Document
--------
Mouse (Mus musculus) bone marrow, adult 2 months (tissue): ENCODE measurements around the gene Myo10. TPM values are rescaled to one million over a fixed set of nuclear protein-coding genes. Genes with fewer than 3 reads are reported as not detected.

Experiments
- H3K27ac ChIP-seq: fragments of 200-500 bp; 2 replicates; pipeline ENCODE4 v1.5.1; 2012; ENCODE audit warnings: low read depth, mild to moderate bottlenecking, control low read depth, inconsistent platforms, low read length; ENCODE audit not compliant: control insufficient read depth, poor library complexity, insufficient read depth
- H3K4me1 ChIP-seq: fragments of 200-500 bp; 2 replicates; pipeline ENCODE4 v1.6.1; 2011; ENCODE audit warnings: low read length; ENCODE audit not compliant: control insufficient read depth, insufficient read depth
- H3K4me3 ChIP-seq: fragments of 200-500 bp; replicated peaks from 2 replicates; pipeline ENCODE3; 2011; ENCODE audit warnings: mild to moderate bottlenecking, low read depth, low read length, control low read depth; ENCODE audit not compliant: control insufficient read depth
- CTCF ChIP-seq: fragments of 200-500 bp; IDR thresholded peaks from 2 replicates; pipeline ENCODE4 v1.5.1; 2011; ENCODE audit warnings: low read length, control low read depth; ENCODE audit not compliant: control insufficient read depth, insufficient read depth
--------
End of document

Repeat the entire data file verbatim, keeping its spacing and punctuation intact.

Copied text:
Mouse (Mus musculus) bone marrow, adult 2 months (tissue): ENCODE measurements around the gene Myo10. TPM values are rescaled to one million over a fixed set of nuclear protein-coding genes. Genes with fewer than 3 reads are reported as not detected.

Experiments
- H3K27ac ChIP-seq: fragments of 200-500 bp; 2 replicates; pipeline ENCODE4 v1.5.1; 2012; ENCODE audit warnings: low read depth, mild to moderate bottlenecking, control low read depth, inconsistent platforms, low read length; ENCODE audit not compliant: control insufficient read depth, poor library complexity, insufficient read depth
- H3K4me1 ChIP-seq: fragments of 200-500 bp; 2 replicates; pipeline ENCODE4 v1.6.1; 2011; ENCODE audit warnings: low read length; ENCODE audit not compliant: control insufficient read depth, insufficient read depth
- H3K4me3 ChIP-seq: fragments of 200-500 bp; replicated peaks from 2 replicates; pipeline ENCODE3; 2011; ENCODE audit warnings: mild to moderate bottlenecking, low read depth, low read length, control low read depth; ENCODE audit not compliant: control insufficient read depth
- CTCF ChIP-seq: fragments of 200-500 bp; IDR thresholded peaks from 2 replicates; pipeline ENCODE4 v1.5.1; 2011; ENCODE audit warnings: low read length, control low read depth; ENCODE audit not compliant: control insufficient read depth, insufficient read depth